Sleepless in 2013?
And then I guess the important part after that is … to … shut … up.
JS: Oh, AMEN!
MP: I mean, out of respect. It’s fully out of respect. It’s not because you’re going to win/lose, nothing like that. The other person needs time to process what you just said. And they will let you know when they’re done processing by being the first one to speak.
TH: You’re so right. I’ve seen people make the ask and then get so nervous in the silence that they start undercutting the ask. “You know, if that’s too much, maybe we can talk to you about something else.” And they negotiate with themselves instead of leaving the silence there.
If we start with the premise that giving to a meaningful organization is something that’s going to make a positive difference in the donor’s life, then we should be proud to ask. And if we have board members who aren’t proud to ask, maybe they shouldn’t be board members. Or if we’ve got management that aren’t proud to ask, maybe they shouldn’t be with the organization if they’re not that proud of the organization and the work that we do.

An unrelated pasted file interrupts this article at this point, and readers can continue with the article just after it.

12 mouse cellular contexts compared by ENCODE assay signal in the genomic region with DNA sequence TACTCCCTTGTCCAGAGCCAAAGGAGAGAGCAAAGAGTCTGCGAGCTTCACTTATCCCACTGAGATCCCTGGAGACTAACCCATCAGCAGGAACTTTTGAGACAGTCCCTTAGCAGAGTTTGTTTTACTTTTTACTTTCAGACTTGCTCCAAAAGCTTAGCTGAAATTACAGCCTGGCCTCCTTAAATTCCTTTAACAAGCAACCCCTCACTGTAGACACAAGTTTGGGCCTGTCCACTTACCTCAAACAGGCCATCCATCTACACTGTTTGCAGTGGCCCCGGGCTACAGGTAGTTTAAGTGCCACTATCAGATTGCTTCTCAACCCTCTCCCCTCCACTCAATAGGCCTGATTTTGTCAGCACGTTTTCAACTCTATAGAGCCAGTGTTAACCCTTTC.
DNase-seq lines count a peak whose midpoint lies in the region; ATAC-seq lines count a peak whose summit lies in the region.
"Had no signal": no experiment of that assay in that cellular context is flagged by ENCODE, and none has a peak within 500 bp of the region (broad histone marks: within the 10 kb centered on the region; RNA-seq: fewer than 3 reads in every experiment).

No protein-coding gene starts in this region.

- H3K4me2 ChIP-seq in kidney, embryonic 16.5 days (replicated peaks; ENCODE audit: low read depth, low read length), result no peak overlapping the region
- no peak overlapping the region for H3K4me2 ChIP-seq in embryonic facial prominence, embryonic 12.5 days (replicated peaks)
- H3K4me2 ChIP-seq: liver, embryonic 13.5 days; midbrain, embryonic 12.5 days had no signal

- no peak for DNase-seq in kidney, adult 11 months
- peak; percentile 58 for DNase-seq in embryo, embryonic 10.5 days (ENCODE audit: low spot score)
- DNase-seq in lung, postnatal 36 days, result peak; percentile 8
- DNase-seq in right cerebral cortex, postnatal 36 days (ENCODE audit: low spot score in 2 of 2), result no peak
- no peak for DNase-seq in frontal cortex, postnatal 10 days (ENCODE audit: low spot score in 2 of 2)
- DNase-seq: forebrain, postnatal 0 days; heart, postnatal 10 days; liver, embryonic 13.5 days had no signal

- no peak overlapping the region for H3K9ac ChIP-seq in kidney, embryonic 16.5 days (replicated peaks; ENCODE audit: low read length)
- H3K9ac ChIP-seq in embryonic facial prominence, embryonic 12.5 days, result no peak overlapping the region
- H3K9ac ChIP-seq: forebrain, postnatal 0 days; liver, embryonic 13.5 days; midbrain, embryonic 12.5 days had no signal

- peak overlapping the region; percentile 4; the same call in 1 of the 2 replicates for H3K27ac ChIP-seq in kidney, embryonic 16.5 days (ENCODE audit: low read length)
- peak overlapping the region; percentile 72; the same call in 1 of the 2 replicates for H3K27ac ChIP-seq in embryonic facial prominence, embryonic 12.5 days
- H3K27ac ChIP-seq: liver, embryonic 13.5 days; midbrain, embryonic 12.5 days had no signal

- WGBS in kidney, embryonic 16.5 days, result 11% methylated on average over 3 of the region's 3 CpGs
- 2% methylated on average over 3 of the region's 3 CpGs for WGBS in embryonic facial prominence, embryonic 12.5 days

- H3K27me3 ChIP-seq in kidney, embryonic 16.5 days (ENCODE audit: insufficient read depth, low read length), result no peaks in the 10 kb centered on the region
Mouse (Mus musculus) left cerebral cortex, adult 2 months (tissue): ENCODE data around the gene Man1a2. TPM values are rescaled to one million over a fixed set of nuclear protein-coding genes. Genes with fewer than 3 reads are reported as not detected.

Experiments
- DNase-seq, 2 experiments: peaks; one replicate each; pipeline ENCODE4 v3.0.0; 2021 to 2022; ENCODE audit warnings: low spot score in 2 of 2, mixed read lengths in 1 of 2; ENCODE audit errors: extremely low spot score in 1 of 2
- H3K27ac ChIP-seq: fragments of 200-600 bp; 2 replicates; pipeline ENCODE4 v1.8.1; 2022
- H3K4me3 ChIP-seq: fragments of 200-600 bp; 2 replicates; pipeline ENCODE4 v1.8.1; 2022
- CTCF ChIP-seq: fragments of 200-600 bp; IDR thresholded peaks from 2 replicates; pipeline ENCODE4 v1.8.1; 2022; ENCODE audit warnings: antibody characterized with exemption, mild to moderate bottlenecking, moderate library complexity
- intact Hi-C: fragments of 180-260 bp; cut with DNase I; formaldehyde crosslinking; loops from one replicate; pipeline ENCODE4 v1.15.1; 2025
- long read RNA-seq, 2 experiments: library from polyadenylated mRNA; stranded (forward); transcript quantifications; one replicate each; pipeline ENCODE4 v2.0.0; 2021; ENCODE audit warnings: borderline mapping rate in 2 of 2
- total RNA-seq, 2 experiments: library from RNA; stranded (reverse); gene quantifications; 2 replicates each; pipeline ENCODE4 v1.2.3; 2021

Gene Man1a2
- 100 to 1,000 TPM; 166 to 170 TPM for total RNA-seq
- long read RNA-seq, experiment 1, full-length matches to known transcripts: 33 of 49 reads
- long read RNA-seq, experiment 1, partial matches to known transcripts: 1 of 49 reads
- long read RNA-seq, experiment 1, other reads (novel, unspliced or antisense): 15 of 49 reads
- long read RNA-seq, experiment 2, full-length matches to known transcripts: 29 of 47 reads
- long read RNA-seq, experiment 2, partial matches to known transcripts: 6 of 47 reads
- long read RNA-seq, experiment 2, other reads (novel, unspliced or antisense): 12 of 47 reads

MP: Preach it!
CJ: [It’s important to equip] the manager or the major-gifts officer or whoever is making this ask with the knowledge not only of what this sum of money is going to do for the organization and being as specific as you can, but also equipping that person with the knowledge of the person that they’re asking this money from. What specifically interests that person? Is it a particular part of the mission? Is it one program? Having as much information about that particular donor as possible before they go in there and make that ask.